Sringeri, a beautiful little town on the banks of river Tunga, in Chikmagalur district of Karnataka, nestles at the foot of the Western Ghats, in the midst of fields of paddy and climbing palms of coconut and areca, and timber trees.
It was once a city with epic associations. The place is said to have been named after the sage Rishyashringa who acted as the chief priest at the great sacrifice made by King Dasaratha to beget sons. Widely known for the Jagadguru Shankaracharya Matha of the Advaita school of philosophy, Sringeri has the temples dedicated to Sharada, the deity of learning, and Adi Shankara. It also has an ancient temple of Vidyashankara with beautiful architecture.
On this spot, where hills, land and water form a background of lingering peace, where the day dawns in quiet splendour and the night falls in hushed silence, the greatest of the Acharyas, Sri Shankara Bhagavatpada established the first of his four Mathas. Shankara cognised that the times demanded an integration of spiritual thought in conformity with the ‘Sanathana Dharma’, and he achieved single handed, treading the land from south to north and east to west more than once, walking all the way, restoring temples, reforming the mode of worship, engaging in philosophical discussions with a view to establish the true faith.
In order to provide for a continuity of his philosophy and teachings, he founded the four centres of Mathas in the four corners of India, at Badrinath, Puri, Sringeri and Dwaraka, each significantly attached to one of the four Vedas. Of the four Mathas, Sringeri Sharada Peetham was the first in more senses than one. It was the first one started by him. Sureshwaracharya, with whom he discussed various subjects at Varanasi, was installed as its head. Sharada, as Saraswati is being worshipped at Sringeri.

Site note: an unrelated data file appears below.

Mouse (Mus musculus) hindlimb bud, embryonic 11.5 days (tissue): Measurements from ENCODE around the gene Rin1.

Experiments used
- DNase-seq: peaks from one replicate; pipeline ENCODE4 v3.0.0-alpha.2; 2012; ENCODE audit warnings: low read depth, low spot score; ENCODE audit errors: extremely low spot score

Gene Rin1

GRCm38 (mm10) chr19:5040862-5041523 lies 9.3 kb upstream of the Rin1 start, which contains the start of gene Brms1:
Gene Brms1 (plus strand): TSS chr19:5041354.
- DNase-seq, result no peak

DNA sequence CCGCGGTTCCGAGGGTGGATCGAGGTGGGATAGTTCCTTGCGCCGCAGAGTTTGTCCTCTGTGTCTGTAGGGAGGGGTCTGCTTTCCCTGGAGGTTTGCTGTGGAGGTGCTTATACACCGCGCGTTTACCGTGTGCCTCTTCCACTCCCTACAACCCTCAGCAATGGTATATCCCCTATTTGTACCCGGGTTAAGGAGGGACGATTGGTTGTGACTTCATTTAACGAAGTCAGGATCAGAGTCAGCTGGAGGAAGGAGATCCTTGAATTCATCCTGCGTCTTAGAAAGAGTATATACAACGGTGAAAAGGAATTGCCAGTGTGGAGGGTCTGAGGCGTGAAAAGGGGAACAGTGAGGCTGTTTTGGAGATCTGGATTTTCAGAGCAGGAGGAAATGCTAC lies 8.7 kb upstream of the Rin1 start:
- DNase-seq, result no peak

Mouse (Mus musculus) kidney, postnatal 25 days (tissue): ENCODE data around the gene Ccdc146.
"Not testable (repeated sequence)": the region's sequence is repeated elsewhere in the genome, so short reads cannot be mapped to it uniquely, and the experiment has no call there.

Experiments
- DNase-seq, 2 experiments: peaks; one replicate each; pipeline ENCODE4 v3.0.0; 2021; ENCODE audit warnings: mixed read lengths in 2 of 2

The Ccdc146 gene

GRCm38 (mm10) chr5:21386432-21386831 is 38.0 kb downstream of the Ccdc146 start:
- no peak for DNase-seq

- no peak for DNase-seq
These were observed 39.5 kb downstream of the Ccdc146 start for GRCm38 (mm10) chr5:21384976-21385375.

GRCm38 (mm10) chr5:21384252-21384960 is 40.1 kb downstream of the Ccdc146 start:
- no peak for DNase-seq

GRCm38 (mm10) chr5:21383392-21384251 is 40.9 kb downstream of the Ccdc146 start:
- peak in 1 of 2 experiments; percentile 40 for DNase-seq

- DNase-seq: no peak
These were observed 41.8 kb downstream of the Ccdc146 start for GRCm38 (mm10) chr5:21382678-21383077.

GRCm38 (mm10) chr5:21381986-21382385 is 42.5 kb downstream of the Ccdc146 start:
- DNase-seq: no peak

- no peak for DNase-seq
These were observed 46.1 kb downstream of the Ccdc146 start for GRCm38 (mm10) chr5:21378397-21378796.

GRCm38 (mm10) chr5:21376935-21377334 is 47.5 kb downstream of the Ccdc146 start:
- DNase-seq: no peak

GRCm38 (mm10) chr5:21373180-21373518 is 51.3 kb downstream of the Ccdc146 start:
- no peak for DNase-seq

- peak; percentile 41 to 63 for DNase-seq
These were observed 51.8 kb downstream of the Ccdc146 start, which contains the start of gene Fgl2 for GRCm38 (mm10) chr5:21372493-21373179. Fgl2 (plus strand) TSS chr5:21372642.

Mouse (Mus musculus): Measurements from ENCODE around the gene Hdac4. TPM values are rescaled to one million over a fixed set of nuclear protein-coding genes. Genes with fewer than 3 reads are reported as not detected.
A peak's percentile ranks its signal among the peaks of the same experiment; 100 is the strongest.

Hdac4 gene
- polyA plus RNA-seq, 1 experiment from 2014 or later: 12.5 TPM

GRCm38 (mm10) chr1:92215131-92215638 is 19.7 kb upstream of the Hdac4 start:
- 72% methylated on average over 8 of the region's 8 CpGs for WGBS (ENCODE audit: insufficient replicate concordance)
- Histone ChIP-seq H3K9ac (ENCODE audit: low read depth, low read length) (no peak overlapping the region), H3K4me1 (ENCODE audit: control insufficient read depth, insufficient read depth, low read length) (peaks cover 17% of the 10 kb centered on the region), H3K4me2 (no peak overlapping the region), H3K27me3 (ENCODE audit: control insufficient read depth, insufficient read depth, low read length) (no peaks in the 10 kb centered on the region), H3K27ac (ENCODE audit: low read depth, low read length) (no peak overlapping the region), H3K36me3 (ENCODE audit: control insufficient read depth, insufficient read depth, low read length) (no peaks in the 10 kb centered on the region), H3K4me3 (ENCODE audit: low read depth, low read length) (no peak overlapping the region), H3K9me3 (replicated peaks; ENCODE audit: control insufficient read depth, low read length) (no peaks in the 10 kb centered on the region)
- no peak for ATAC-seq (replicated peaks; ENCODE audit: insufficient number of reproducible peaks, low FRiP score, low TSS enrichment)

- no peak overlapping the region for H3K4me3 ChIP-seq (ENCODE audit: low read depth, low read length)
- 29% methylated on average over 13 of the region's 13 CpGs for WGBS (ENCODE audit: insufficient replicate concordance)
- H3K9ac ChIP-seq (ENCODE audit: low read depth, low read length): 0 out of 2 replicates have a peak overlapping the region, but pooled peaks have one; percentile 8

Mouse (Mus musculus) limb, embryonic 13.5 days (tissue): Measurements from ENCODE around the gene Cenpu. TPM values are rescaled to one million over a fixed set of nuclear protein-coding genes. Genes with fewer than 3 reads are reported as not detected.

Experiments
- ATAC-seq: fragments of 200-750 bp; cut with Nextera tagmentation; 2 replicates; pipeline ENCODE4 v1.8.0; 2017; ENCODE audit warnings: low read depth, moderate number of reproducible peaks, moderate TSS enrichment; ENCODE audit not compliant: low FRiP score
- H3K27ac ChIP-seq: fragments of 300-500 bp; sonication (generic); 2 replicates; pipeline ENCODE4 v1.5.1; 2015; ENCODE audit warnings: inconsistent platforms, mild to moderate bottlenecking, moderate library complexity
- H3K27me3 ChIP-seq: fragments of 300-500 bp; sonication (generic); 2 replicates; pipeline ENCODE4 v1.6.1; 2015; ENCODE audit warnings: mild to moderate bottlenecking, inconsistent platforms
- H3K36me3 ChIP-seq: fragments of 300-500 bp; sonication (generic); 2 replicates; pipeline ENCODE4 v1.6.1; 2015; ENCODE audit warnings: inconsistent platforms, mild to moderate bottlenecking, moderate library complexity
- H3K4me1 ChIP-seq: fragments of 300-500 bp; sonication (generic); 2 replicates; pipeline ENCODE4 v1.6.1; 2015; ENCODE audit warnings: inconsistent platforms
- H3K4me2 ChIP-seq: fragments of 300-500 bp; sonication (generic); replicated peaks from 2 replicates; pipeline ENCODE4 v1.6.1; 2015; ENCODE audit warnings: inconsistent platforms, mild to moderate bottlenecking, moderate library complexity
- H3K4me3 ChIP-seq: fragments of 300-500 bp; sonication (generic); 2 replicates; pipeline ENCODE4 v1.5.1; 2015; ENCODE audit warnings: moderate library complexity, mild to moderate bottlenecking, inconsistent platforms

Sringeri Matha was patronised by the rulers of several kingdoms. They have made munificent offerings to express their gratitude and devotions. Particular mention may be made about the Vijayanagar kings, the Nawab of Hyderabad, Haidar Ali, Tippu Sultan, the Mysore Wadeyars, the Mahrata Peshwas and the rulers of Kerala. The British have duly honoured the status of the pontiffs and the Matha.
There has been an unbroken line of succession of pontiffs for this Matha, all of whom have been men of great knowledge, spiritual attainment, compassion and erudition. Every one of them has added to the lustre of the Matha. Swamis Vidyateertha, Bharatiteertha, Vidyaranya, Narasimha Bharati, Chandrasekhara Bharati, etc. have contributed to the advancement of the Matha. These illustrious Acharyas have carried the torch lit by Adi Shankara in all its glory.
In the northern side a more recent temple has been built by the 20th century craftsmen enshrining the highly venerated Sharadamba. This new temple is built in the Dravidian style. A small 14th century temple of Janardhana closeby is attributed to the Vijayanagara period. There is also an ancient Shiva temple in the town of Sringeri on the top of a hillock. Sringeri also has an old Jain Basadi dedicated to Parswanatha Tirthankara.
Little need be said about the spiritual activities of the Sringeri Matha, for it is well known that the pontiffs are veritable oceans of spiritual wisdom to whom people of all types come from all over the world for spiritual advice and for consolation of their sufferings. To facilitate devotees in different places, more than seventy branch Mathas have been established, where Vedic classes, spiritual talks and discussions are conducted. A well maintained library is attached to each branch.
Visitors to Sringeri can stay at the guest houses and rest houses maintained by the Matha where free food is also provided without any distinction. Sringeri is very well connected by a network system of transport from various parts of the state. Visitors may also visit Agumbe near Sringeri and enjoy the charm of nature and the magnificent view of the sunset.